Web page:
If you hold this lens in your hands, you will love it, it is a beautiful, sturdy piece of equipment that gives the same feel of a fine mechanical watch. I own a version that is at least 10 years old, looks shinier and livelier than a brand new lens, very solid workmanship, a class above most others. Then again this is not a beginner lens. First of all, it is quite heavy, has no autofocus, and none of the new vibration reduction techniques that make lenses with long focal lengths more usable. For most people, a more traditional long zoom like the Nikon 70-300 will be so much more practical.
- There are two manual focus versions, this is the slightly lighter (and newer) Ai-s.
- There are several older autofocus lenses that Nikon manufactured one after another. None of them have a vibration reduction.
- There is a very very expensive 200 f/2.0 lens that is sort of similar, but in a completely different category both cost and weight wise.
|Price||Hard to find, but a steal at the price|
|Good for||Portraits, landscape|
|New or used||Quite rare used, but not so expensive, around 250|
Especially the manual focus version is quite a challenging lens. It is quite long, so if you want to walk around with it, you will need a second lens or a second camera to complement you. But if you can take the time, it is simply gorgeous to work with it. Still be prepared to work harder for your shots if you pick this one.
Ok, even on a full frame camera this lens is a bit tricky to use. On an APS-C camera you have a 270mm f/2.8 lens, that is quite long and will limit where you can use it quite a bit. And people that need a fast long lens will realize that without a proper vibration reduction, the speed they gain by the aperture they will end up giving back due to the lack of a vibration reduction system. If you have a manual focus version, things will be even a bit more challenging.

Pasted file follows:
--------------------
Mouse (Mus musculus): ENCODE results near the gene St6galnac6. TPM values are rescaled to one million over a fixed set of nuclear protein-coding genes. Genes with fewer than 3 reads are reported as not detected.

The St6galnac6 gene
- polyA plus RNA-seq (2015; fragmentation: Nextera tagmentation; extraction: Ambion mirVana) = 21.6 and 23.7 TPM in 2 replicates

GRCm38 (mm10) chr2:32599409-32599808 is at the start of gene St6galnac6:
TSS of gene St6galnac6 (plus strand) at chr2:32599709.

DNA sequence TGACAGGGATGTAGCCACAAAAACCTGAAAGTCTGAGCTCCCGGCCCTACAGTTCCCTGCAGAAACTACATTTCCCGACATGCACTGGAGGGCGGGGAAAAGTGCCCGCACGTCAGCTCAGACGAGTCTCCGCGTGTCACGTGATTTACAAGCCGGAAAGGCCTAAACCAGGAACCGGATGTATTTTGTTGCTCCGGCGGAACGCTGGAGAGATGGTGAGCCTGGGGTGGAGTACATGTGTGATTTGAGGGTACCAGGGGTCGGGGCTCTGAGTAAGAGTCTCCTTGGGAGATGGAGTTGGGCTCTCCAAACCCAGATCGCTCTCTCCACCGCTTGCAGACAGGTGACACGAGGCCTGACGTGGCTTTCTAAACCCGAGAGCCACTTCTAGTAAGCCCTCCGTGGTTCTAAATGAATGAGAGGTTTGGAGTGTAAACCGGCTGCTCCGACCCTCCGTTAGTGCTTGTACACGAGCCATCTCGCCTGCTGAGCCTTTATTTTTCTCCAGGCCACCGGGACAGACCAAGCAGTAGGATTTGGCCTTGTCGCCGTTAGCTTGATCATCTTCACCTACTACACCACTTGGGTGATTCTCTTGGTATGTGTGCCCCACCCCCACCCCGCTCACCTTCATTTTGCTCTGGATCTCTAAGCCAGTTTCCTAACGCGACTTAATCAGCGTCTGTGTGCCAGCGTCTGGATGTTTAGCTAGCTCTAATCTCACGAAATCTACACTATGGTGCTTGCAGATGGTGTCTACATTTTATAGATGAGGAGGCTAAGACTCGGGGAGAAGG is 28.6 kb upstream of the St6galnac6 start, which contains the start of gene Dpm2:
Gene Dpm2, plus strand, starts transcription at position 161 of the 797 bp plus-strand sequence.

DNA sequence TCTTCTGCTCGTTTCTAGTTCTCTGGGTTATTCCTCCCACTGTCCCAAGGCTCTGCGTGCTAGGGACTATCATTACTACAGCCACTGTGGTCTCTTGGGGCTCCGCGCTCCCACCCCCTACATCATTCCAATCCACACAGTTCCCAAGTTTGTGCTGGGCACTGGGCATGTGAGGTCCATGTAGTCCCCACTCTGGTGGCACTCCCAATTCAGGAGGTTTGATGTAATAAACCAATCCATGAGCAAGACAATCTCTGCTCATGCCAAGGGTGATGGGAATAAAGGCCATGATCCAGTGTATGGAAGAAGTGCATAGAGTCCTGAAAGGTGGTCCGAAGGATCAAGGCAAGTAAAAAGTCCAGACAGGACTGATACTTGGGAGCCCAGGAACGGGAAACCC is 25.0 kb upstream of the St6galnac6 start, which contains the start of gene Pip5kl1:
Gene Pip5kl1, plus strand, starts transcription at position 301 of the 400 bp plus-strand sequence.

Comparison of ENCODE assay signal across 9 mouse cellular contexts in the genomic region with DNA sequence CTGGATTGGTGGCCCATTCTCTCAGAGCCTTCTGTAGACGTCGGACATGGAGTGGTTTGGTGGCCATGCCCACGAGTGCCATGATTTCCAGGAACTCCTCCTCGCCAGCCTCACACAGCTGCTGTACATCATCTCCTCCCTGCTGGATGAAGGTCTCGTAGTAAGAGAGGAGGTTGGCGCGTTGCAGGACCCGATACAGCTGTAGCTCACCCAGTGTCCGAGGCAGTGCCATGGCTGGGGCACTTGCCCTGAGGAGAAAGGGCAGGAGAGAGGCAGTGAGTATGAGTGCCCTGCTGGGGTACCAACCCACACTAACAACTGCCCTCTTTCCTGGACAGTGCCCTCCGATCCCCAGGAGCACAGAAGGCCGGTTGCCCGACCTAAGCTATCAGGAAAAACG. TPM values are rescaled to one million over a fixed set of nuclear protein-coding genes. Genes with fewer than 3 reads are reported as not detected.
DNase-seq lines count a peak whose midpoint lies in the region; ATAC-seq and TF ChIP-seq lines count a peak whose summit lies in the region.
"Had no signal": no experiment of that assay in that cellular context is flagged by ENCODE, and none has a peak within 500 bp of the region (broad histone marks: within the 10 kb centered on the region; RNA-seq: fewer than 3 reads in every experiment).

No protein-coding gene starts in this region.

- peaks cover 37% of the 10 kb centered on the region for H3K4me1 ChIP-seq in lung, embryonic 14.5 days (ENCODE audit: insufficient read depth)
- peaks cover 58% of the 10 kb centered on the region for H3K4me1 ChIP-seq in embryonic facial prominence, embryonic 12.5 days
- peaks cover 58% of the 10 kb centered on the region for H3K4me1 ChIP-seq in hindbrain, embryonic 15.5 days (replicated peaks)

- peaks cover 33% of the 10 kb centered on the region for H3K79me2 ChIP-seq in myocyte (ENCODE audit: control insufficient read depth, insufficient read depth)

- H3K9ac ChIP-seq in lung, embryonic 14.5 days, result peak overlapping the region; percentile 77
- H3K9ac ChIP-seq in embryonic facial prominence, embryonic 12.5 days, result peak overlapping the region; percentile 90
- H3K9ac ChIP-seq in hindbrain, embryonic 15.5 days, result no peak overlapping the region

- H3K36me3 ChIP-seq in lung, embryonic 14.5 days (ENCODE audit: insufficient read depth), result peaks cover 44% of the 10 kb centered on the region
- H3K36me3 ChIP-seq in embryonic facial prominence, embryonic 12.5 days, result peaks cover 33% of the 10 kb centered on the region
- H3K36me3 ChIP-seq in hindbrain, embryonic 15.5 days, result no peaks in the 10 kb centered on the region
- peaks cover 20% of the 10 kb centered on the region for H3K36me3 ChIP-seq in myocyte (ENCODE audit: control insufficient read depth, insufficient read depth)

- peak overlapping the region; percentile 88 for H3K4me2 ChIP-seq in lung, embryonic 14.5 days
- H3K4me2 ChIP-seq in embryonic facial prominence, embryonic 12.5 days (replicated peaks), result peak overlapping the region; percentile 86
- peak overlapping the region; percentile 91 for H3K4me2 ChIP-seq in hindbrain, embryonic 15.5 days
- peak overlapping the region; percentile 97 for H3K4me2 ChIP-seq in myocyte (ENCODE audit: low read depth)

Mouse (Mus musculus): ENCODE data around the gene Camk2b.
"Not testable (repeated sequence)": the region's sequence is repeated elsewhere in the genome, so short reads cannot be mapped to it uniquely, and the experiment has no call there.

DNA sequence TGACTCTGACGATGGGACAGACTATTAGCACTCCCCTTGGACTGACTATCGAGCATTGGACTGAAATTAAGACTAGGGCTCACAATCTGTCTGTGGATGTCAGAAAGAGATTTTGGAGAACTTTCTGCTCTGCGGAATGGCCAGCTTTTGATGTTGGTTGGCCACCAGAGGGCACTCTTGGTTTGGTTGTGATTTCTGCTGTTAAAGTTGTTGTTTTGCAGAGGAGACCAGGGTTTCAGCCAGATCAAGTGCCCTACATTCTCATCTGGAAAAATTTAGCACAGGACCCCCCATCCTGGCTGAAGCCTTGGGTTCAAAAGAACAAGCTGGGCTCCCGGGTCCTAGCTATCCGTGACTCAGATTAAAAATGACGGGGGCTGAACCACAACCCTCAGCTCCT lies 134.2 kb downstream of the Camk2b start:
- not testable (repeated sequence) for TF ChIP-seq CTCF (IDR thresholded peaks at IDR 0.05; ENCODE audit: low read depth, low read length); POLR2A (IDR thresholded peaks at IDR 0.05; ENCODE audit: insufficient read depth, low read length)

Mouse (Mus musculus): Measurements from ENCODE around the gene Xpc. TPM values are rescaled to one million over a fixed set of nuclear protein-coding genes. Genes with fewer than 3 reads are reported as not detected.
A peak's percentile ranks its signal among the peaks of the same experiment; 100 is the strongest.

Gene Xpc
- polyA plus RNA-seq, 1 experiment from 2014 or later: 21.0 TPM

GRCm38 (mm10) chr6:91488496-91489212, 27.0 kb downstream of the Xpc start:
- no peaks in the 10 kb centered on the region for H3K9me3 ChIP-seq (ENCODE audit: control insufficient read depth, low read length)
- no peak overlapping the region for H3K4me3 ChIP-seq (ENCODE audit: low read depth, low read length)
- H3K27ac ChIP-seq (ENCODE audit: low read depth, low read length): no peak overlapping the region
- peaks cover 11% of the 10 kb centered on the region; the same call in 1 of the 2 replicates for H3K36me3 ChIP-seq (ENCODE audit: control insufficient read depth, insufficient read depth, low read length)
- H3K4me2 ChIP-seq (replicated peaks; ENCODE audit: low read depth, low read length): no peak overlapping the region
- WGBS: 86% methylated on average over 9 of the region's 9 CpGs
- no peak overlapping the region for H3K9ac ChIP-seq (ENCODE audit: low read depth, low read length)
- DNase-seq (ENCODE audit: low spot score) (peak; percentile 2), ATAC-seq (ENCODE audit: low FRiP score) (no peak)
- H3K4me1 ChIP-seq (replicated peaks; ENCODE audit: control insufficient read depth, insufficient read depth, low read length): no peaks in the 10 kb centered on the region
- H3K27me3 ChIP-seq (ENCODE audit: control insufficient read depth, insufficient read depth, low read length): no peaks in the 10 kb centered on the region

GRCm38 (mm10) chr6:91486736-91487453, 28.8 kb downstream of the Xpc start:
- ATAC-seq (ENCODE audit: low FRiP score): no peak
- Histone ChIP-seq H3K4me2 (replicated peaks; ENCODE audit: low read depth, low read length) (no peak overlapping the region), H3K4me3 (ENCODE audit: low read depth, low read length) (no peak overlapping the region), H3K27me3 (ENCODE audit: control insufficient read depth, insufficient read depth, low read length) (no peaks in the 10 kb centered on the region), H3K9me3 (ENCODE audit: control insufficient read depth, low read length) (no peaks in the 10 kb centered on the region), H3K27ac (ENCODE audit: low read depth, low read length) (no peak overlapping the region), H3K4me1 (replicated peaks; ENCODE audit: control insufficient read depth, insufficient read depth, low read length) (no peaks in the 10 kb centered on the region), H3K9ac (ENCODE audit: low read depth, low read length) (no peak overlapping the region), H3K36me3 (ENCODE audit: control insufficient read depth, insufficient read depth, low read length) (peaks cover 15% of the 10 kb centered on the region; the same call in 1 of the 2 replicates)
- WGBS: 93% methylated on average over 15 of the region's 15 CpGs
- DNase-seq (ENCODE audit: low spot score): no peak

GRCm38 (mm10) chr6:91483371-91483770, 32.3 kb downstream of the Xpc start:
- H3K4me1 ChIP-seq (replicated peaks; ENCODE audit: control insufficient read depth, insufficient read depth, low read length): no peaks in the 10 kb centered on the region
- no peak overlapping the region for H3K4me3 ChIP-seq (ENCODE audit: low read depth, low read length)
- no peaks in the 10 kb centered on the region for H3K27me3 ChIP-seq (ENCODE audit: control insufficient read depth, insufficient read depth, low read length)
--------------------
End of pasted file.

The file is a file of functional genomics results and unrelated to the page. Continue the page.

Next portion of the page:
Of course if you can use a tripod or shoot things that co-operate and do not move so fast, you could compensate a bit
Rather ordinary looking picture of some flowers. That is until you crop and take a closer look at the image.
this is a 1:1 crop from the previous picture, and I am simply amazed how good it came out.
Again a simple subject, this time in very good light. There is something about this shot that is hard to describe, but it is simply a bit different. It is extremely sharp the aperture gives a good definition as the depth of field stays just around the fence and the wire and the bokeh blurs the background beautifully. The post is straighter due to the distance (about 4 meters in this case). Or maybe I just paid too much for this lens and want to prove that it was worth it.
The Nikon 180 is definitely not a lens for this type of subjects. It is great for portraits, probably would benefit from a tripod and a bit of distance from your subject. Does not mean that you can not make this type of shots work as well.
Mounted on a Nikon D610
Bianca the Bear at about 2m distance at f/2.8 handheld on a full frame camera. I love this one
These pages are for Amateur Photographers and not really for seasoned photographers and professionals. I have no affiliation or commercial interest with any brand/make. I write from my own experience. I ended up using mainly Nikon, so I am more familiar with this brand than others. See price for notes on pricing as well as photography related links.